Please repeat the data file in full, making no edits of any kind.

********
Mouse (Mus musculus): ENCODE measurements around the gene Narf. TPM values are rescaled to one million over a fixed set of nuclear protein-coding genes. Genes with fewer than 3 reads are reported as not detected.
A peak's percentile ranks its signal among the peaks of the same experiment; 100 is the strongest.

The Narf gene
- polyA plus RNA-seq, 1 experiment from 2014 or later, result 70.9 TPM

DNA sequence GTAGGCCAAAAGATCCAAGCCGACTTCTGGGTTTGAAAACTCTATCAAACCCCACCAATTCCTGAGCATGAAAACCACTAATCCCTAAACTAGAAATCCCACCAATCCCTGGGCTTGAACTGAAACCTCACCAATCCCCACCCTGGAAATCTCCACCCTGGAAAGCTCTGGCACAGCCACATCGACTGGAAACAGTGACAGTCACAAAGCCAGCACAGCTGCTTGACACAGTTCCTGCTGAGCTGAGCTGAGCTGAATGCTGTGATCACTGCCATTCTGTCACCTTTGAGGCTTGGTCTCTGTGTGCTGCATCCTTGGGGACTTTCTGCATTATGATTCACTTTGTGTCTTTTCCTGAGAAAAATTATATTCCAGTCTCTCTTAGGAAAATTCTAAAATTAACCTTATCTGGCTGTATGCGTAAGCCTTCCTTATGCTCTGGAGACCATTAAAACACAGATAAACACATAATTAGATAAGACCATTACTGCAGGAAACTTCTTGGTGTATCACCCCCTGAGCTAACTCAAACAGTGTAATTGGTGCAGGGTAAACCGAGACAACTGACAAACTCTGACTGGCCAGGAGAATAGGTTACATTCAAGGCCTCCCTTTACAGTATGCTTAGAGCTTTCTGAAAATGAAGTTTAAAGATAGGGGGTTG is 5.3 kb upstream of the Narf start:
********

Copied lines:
Mouse (Mus musculus): ENCODE measurements around the gene Narf. TPM values are rescaled to one million over a fixed set of nuclear protein-coding genes. Genes with fewer than 3 reads are reported as not detected.
A peak's percentile ranks its signal among the peaks of the same experiment; 100 is the strongest.

The Narf gene
- polyA plus RNA-seq, 1 experiment from 2014 or later, result 70.9 TPM

DNA sequence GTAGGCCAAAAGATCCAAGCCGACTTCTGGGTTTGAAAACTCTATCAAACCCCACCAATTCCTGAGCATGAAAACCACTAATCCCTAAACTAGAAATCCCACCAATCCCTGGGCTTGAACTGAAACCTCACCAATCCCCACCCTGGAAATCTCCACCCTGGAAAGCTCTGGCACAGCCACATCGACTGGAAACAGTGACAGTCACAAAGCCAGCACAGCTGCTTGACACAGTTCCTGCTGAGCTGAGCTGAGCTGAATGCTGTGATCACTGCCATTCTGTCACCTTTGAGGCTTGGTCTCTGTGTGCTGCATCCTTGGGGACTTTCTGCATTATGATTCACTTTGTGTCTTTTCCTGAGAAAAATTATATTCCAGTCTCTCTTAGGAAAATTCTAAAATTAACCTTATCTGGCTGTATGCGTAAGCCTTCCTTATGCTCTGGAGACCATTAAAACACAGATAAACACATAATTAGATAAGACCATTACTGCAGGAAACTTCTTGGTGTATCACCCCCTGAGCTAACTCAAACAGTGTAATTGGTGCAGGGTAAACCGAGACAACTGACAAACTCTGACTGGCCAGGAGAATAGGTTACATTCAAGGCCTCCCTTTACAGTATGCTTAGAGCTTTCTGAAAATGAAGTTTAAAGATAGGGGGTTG is 5.3 kb upstream of the Narf start: